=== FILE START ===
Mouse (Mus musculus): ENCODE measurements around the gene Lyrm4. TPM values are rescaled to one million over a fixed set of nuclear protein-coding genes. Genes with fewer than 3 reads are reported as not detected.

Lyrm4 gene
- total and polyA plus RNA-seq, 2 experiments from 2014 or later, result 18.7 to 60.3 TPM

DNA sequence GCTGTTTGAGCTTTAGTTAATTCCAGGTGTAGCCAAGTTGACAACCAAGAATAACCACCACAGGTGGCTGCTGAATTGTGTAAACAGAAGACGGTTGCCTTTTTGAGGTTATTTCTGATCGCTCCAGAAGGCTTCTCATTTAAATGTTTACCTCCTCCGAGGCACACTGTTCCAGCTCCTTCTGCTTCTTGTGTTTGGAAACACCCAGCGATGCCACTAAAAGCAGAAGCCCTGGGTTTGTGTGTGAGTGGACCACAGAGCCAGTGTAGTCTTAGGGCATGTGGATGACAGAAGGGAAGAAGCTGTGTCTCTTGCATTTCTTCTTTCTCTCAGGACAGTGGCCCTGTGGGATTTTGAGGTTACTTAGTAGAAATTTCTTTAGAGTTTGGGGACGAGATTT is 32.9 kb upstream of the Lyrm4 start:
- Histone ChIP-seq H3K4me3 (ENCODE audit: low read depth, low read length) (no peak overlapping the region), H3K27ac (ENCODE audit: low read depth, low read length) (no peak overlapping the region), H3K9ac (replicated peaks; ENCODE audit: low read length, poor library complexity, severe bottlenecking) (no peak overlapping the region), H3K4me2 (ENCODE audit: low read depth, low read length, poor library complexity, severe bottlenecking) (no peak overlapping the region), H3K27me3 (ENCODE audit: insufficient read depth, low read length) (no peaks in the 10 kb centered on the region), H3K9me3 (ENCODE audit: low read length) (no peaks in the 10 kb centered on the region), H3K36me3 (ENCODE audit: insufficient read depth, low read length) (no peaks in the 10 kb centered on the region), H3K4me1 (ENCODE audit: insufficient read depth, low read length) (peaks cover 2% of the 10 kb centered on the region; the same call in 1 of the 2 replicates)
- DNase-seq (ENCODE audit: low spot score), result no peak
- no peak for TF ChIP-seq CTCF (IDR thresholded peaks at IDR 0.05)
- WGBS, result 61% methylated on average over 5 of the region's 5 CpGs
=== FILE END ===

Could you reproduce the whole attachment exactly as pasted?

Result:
Mouse (Mus musculus): ENCODE measurements around the gene Lyrm4. TPM values are rescaled to one million over a fixed set of nuclear protein-coding genes. Genes with fewer than 3 reads are reported as not detected.

Lyrm4 gene
- total and polyA plus RNA-seq, 2 experiments from 2014 or later, result 18.7 to 60.3 TPM

DNA sequence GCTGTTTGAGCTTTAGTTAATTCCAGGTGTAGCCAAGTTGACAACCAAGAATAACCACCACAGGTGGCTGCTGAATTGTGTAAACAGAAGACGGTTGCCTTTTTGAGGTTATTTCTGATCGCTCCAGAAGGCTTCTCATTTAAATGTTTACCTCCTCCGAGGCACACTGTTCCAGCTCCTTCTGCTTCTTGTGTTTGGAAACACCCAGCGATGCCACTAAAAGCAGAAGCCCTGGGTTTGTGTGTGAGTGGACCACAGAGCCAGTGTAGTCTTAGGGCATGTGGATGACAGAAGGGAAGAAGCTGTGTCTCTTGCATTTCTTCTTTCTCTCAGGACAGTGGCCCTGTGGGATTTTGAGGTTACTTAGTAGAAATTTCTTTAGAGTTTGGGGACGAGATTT is 32.9 kb upstream of the Lyrm4 start:
- Histone ChIP-seq H3K4me3 (ENCODE audit: low read depth, low read length) (no peak overlapping the region), H3K27ac (ENCODE audit: low read depth, low read length) (no peak overlapping the region), H3K9ac (replicated peaks; ENCODE audit: low read length, poor library complexity, severe bottlenecking) (no peak overlapping the region), H3K4me2 (ENCODE audit: low read depth, low read length, poor library complexity, severe bottlenecking) (no peak overlapping the region), H3K27me3 (ENCODE audit: insufficient read depth, low read length) (no peaks in the 10 kb centered on the region), H3K9me3 (ENCODE audit: low read length) (no peaks in the 10 kb centered on the region), H3K36me3 (ENCODE audit: insufficient read depth, low read length) (no peaks in the 10 kb centered on the region), H3K4me1 (ENCODE audit: insufficient read depth, low read length) (peaks cover 2% of the 10 kb centered on the region; the same call in 1 of the 2 replicates)
- DNase-seq (ENCODE audit: low spot score), result no peak
- no peak for TF ChIP-seq CTCF (IDR thresholded peaks at IDR 0.05)
- WGBS, result 61% methylated on average over 5 of the region's 5 CpGs